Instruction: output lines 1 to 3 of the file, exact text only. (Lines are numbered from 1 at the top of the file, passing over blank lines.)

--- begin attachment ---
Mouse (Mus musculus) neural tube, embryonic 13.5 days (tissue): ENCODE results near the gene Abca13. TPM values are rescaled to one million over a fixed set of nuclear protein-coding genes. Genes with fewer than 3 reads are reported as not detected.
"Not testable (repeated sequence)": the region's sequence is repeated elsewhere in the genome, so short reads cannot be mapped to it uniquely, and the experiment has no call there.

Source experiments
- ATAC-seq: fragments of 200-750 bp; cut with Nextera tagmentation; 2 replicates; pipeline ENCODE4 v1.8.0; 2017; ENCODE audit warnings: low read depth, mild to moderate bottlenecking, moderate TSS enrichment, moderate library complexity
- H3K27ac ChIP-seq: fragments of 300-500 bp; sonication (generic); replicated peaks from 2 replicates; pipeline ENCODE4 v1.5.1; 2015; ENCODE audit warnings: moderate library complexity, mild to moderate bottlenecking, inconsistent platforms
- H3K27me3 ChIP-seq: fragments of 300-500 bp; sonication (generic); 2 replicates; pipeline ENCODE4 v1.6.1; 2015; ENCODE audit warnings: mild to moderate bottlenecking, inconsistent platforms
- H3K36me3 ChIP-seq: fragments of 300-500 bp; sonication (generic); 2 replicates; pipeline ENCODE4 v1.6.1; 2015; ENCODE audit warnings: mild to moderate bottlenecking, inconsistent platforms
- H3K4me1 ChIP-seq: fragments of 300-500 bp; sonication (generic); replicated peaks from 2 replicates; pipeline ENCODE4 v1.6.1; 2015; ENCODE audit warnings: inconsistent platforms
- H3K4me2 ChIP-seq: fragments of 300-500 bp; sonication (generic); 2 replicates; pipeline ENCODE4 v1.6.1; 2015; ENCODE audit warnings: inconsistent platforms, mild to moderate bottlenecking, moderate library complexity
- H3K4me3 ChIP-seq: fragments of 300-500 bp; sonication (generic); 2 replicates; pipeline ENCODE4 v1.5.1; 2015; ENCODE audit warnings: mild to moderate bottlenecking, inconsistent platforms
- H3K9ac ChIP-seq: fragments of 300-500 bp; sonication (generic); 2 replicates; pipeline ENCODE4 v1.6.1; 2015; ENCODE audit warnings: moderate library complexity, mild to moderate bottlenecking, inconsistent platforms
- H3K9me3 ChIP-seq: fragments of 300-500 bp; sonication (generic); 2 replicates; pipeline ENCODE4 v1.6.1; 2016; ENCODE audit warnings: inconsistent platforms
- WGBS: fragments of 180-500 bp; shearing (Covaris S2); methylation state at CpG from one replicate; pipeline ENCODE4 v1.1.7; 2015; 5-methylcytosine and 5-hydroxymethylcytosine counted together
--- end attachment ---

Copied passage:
Mouse (Mus musculus) neural tube, embryonic 13.5 days (tissue): ENCODE results near the gene Abca13. TPM values are rescaled to one million over a fixed set of nuclear protein-coding genes. Genes with fewer than 3 reads are reported as not detected.
"Not testable (repeated sequence)": the region's sequence is repeated elsewhere in the genome, so short reads cannot be mapped to it uniquely, and the experiment has no call there.

Source experiments